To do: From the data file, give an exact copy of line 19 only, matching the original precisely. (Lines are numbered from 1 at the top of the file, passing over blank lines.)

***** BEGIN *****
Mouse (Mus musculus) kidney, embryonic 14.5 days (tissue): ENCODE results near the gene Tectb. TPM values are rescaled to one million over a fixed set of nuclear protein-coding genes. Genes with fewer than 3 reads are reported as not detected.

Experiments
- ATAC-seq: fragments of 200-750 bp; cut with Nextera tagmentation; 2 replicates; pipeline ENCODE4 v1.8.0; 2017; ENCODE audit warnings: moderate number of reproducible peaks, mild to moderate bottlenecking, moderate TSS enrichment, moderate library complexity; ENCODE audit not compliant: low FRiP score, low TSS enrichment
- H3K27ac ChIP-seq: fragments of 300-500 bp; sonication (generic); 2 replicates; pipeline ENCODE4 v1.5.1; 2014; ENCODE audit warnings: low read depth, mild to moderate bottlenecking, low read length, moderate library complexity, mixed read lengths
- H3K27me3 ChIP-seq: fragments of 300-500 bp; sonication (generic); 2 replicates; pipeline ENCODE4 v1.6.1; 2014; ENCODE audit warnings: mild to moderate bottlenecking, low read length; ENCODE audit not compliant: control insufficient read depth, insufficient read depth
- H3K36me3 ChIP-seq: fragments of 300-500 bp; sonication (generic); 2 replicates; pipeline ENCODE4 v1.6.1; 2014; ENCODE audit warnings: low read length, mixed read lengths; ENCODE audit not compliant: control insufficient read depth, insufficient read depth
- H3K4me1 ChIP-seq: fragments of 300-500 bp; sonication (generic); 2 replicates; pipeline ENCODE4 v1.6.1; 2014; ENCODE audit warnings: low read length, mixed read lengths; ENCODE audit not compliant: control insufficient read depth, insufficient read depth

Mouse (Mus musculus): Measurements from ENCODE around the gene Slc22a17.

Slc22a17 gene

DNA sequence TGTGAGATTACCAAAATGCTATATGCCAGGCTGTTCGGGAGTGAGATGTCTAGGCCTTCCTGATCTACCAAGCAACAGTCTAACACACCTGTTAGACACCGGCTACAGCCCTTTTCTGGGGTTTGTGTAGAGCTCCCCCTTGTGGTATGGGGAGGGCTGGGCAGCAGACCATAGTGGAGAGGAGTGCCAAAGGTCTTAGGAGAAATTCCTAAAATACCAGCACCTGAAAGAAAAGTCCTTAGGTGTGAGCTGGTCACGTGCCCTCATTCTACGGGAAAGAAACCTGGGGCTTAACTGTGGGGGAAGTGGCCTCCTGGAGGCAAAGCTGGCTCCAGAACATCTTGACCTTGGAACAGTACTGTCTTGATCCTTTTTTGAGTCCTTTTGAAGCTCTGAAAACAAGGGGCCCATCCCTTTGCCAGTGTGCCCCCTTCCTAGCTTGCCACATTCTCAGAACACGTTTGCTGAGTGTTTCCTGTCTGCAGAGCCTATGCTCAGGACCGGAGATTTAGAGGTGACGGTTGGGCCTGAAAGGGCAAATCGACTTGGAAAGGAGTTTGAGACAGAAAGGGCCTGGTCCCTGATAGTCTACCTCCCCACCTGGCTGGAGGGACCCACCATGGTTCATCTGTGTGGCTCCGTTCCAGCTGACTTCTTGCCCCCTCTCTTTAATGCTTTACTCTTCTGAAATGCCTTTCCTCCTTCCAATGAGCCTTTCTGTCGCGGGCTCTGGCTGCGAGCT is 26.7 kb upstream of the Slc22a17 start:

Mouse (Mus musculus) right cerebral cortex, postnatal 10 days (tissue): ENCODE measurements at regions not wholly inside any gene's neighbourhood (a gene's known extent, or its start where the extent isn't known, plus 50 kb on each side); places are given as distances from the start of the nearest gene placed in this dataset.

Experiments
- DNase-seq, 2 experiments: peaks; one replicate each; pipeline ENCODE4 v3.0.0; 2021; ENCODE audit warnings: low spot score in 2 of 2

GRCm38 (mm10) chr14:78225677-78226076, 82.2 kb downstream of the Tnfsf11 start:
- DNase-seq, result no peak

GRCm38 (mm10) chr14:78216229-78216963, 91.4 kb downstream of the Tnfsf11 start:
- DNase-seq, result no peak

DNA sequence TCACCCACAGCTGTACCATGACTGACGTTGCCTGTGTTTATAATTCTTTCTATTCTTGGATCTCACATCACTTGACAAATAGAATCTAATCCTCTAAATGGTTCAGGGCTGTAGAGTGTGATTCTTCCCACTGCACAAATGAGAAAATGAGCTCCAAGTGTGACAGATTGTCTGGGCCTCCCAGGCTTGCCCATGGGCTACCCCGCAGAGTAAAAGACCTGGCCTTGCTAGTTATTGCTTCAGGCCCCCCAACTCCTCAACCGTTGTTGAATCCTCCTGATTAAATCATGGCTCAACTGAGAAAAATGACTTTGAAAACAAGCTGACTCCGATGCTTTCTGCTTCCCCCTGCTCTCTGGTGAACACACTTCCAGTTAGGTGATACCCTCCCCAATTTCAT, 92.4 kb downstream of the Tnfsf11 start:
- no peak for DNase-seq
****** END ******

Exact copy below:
- no peak for DNase-seq